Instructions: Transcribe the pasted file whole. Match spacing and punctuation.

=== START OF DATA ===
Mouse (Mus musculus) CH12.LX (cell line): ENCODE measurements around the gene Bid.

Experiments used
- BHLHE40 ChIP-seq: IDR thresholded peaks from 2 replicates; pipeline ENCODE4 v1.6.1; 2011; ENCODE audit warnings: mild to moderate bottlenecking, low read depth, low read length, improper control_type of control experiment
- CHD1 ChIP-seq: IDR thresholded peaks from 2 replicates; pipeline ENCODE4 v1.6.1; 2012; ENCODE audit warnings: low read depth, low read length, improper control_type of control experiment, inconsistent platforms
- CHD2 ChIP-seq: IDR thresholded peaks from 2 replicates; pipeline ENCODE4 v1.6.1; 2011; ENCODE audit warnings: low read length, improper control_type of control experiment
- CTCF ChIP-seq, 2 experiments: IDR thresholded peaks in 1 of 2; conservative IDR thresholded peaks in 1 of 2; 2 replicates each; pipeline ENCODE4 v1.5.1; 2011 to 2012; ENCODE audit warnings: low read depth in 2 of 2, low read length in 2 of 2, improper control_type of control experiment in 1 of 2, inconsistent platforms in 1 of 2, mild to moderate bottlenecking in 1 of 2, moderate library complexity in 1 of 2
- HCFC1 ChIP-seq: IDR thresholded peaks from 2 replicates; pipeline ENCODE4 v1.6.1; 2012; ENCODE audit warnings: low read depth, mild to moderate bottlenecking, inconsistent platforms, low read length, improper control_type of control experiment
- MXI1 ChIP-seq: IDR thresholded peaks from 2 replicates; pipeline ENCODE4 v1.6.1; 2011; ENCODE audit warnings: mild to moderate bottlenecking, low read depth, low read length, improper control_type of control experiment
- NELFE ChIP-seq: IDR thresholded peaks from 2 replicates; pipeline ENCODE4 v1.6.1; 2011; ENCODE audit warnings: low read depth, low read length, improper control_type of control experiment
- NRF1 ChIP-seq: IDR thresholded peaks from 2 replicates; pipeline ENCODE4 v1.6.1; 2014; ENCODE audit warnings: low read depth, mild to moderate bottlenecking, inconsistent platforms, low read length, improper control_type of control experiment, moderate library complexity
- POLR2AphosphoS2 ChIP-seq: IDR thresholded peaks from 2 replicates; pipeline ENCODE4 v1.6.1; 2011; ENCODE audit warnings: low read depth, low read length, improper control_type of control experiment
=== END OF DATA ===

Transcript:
Mouse (Mus musculus) CH12.LX (cell line): ENCODE measurements around the gene Bid.

Experiments used
- BHLHE40 ChIP-seq: IDR thresholded peaks from 2 replicates; pipeline ENCODE4 v1.6.1; 2011; ENCODE audit warnings: mild to moderate bottlenecking, low read depth, low read length, improper control_type of control experiment
- CHD1 ChIP-seq: IDR thresholded peaks from 2 replicates; pipeline ENCODE4 v1.6.1; 2012; ENCODE audit warnings: low read depth, low read length, improper control_type of control experiment, inconsistent platforms
- CHD2 ChIP-seq: IDR thresholded peaks from 2 replicates; pipeline ENCODE4 v1.6.1; 2011; ENCODE audit warnings: low read length, improper control_type of control experiment
- CTCF ChIP-seq, 2 experiments: IDR thresholded peaks in 1 of 2; conservative IDR thresholded peaks in 1 of 2; 2 replicates each; pipeline ENCODE4 v1.5.1; 2011 to 2012; ENCODE audit warnings: low read depth in 2 of 2, low read length in 2 of 2, improper control_type of control experiment in 1 of 2, inconsistent platforms in 1 of 2, mild to moderate bottlenecking in 1 of 2, moderate library complexity in 1 of 2
- HCFC1 ChIP-seq: IDR thresholded peaks from 2 replicates; pipeline ENCODE4 v1.6.1; 2012; ENCODE audit warnings: low read depth, mild to moderate bottlenecking, inconsistent platforms, low read length, improper control_type of control experiment
- MXI1 ChIP-seq: IDR thresholded peaks from 2 replicates; pipeline ENCODE4 v1.6.1; 2011; ENCODE audit warnings: mild to moderate bottlenecking, low read depth, low read length, improper control_type of control experiment
- NELFE ChIP-seq: IDR thresholded peaks from 2 replicates; pipeline ENCODE4 v1.6.1; 2011; ENCODE audit warnings: low read depth, low read length, improper control_type of control experiment
- NRF1 ChIP-seq: IDR thresholded peaks from 2 replicates; pipeline ENCODE4 v1.6.1; 2014; ENCODE audit warnings: low read depth, mild to moderate bottlenecking, inconsistent platforms, low read length, improper control_type of control experiment, moderate library complexity
- POLR2AphosphoS2 ChIP-seq: IDR thresholded peaks from 2 replicates; pipeline ENCODE4 v1.6.1; 2011; ENCODE audit warnings: low read depth, low read length, improper control_type of control experiment